A custom home is abstract at heart, a repository for the values and ideas that make the owners who they are, and a reflection of the local culture, flora, and history. But on Hawaii’s Big Island, such references often become clichés. Think kitschy Colonial-esque architecture, Hawaiian shirts, and the leis given to tourists getting off the plane. This house and garden, designed by Santa Monica, Calif.–based Belzberg Architects, doesn’t so much assimilate the island’s history as allude to it. As principal Hagy Belzberg puts it: “There were a series of architectural-language icons we worked toward, and away from.”
The landscape is the center of attention here, and the owners had envisioned living the indoor-outdoor life in a series of pavilions. But when zoning codes put the kibosh on separate structures, Belzberg and his team mapped out a scheme that beautifully displays the ocean view, cooled lava pools, a volcanic mountain range, and mango and papaya groves. Upon entry from the motor court, an outdoor hallway connects four pods—the garage and guest rooms, a kids’ pavilion, a theater, and the living areas and master suite—before slipping into a zero-edge reflecting pool that points into the distance. The pavilions’ giant sliders erase the lines between inside and out and allow for passive cooling.
The outdoor hallway and pools are off-axis on the 1-acre lot, oriented toward a volcano in one direction and the ocean in the other. That shift inspired the sawtooth plan and string of side gardens. Each pavilion has an outdoor bathtub or shower, a covered seating area, and fruit trees. “It’s the idea of sitting in your own garden, picking a mango, and creating a private fantasy world between the pavilions,” Belzberg says.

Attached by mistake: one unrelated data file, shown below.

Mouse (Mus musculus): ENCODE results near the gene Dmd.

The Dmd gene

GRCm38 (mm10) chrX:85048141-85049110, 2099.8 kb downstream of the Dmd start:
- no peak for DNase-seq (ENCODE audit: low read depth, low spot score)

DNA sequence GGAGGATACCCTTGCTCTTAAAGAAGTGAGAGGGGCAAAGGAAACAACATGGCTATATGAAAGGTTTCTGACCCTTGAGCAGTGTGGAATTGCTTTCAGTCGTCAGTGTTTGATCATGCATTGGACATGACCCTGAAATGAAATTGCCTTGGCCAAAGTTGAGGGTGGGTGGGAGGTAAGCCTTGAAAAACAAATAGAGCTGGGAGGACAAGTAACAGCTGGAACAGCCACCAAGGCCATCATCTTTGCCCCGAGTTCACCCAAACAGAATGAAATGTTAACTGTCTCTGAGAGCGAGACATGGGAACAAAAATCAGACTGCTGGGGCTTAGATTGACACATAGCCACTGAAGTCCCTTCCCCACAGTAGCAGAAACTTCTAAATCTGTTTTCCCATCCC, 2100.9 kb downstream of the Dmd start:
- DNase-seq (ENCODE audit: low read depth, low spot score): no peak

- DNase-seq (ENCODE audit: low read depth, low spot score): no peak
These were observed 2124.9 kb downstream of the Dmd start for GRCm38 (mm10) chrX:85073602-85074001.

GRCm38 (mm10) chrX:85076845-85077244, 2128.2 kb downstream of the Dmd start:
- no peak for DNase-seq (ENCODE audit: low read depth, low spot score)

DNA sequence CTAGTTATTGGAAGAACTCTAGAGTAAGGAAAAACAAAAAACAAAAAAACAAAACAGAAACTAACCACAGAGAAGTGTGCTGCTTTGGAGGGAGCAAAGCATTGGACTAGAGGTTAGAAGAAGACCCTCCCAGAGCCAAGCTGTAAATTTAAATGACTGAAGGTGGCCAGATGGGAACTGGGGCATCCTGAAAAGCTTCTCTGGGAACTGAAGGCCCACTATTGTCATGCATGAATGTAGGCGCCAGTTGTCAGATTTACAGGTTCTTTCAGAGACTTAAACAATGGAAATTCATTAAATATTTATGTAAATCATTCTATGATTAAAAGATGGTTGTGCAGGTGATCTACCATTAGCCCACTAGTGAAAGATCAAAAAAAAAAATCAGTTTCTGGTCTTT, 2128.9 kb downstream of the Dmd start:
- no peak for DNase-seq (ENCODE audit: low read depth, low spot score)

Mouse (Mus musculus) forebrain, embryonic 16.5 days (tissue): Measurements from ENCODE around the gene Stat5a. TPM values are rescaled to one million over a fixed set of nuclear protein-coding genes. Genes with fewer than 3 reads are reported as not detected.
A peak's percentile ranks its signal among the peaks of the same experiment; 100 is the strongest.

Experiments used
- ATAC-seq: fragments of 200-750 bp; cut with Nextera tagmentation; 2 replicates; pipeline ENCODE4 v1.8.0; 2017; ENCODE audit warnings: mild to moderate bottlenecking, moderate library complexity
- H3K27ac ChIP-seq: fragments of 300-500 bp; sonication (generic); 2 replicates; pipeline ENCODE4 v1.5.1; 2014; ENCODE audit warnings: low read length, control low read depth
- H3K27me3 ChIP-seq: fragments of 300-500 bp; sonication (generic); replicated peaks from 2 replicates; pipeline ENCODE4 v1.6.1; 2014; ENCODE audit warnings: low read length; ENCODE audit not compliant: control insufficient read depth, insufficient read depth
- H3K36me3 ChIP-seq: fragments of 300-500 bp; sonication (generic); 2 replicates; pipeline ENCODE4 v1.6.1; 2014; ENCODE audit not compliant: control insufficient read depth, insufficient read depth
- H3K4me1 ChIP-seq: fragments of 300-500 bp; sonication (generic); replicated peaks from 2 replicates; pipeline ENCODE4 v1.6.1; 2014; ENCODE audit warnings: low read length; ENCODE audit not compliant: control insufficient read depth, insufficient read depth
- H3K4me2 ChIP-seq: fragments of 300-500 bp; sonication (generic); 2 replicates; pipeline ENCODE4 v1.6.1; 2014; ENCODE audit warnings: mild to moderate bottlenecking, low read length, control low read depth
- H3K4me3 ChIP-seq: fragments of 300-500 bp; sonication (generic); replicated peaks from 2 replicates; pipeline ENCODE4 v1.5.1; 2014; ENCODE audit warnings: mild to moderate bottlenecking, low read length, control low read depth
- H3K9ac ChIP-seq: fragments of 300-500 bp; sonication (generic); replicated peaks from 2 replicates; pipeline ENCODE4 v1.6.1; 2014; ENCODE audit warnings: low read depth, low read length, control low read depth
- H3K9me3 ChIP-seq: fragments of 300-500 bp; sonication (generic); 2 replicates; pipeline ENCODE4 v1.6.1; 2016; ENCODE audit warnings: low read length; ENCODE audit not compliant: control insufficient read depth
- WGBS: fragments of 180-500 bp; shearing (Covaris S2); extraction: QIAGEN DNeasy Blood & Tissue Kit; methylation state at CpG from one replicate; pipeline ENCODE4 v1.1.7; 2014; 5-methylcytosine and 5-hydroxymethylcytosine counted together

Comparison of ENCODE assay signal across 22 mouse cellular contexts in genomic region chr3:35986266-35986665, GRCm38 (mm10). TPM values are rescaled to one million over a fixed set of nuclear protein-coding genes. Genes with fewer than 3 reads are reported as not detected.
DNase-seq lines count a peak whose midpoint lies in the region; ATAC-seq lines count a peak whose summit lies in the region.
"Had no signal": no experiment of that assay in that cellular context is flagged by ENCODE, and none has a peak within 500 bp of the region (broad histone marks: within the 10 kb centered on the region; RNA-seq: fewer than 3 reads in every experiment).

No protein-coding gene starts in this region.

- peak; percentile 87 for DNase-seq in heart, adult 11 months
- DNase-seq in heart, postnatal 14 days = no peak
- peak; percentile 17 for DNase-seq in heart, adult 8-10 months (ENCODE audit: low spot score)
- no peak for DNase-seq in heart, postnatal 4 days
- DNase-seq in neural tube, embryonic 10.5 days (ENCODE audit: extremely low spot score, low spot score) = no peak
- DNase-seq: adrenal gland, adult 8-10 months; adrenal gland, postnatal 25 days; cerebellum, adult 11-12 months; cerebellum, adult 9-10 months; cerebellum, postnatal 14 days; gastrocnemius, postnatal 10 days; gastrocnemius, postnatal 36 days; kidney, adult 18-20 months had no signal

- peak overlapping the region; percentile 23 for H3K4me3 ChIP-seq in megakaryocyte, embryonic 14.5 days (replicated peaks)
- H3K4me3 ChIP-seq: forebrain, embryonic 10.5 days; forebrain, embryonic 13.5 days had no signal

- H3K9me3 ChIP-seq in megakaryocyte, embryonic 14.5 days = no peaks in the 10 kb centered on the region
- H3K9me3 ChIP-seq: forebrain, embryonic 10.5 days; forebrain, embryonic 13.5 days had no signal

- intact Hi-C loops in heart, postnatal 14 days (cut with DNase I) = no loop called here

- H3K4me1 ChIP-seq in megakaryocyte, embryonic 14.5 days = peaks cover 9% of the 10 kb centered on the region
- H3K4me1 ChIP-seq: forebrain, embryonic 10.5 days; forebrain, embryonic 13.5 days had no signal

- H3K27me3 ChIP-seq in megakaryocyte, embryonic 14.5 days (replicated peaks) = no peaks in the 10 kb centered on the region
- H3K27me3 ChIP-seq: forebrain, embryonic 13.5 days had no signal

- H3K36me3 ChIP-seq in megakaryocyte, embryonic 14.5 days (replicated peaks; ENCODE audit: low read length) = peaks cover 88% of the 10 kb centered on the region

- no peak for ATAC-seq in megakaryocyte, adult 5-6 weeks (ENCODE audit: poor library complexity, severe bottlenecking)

Materials are spare, consisting of local and recycled resources. The house is clad in teak planks (repurposed railroad ties) and stacked basalt lava rock, which also covers the patios, reflecting pool, and swimming pool. The dark pools, too, create otherworldly images, reflecting a sky swirled and askew. “Hawaii has beautiful sunsets and clouds, and the pool is a giant mirror,” Belzberg says. “In the evening when you throw open the living room doors it expands the sky two-fold. The black pool reflects the images into the room, like a horizontal periscope.”
The design of a new house asks the question: How does the architecture acknowledge its context? For Belzberg, the entry sculpture is a figurative take on an ancient Hawaii tradition in which the host presents arriving guests with a gift, usually in a basket. The elliptical, upside-down basket is made of about 1,200 woven strips of marine plywood. The kit of parts was digitally scripted in-house, CNC-fabricated in Los Angeles, and shipped to the site.
“Their cabinet maker erected it with a screwdriver in a day and a half, but a framer could have done it,” Belzberg says. He describes the ribbed piece as “a place to pause and reflect before walking into the house. It says ‘welcome’ and celebrates the threshold.” A fitting gesture for a house that frames the world around it.